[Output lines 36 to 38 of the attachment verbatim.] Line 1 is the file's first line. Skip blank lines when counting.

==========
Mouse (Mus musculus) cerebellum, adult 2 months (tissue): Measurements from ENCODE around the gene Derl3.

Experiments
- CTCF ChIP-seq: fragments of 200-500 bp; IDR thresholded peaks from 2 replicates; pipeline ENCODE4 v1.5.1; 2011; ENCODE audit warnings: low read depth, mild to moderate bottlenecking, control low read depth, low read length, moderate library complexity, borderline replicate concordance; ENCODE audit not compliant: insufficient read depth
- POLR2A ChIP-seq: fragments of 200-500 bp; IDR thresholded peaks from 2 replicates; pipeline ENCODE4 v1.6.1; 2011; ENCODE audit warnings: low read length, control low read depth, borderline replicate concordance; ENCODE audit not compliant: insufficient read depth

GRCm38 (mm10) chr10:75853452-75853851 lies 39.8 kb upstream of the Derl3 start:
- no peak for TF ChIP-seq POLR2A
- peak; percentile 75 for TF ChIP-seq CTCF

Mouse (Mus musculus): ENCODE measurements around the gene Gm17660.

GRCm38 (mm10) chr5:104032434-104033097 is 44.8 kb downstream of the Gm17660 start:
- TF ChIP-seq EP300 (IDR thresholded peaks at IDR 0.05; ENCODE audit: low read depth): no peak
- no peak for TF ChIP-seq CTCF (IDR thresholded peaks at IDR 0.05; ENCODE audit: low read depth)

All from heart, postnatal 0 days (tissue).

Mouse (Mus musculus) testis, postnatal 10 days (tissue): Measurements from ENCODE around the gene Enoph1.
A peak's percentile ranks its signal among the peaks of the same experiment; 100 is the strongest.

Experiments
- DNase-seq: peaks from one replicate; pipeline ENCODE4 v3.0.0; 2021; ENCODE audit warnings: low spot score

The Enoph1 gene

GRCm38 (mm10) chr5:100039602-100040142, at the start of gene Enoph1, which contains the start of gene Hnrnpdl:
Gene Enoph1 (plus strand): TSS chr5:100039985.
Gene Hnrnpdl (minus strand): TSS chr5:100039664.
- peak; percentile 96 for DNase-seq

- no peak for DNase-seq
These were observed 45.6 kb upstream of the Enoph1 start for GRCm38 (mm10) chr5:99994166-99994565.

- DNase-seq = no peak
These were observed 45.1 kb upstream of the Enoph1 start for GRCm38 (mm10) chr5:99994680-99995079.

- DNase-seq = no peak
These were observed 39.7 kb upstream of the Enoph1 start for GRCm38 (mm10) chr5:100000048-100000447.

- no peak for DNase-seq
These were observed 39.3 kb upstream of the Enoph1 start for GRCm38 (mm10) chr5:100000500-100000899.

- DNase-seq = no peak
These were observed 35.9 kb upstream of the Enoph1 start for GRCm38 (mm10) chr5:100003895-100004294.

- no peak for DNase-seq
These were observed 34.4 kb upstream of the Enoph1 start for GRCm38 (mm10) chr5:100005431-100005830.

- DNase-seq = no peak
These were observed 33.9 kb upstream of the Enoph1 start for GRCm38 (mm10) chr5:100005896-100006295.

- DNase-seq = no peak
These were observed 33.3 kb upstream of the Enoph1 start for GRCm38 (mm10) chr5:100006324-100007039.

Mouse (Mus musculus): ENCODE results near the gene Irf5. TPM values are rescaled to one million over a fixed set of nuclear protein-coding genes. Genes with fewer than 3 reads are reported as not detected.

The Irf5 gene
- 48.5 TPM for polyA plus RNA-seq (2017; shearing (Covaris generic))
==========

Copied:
- DNase-seq = no peak
These were observed 33.3 kb upstream of the Enoph1 start for GRCm38 (mm10) chr5:100006324-100007039.

Mouse (Mus musculus): ENCODE results near the gene Irf5. TPM values are rescaled to one million over a fixed set of nuclear protein-coding genes. Genes with fewer than 3 reads are reported as not detected.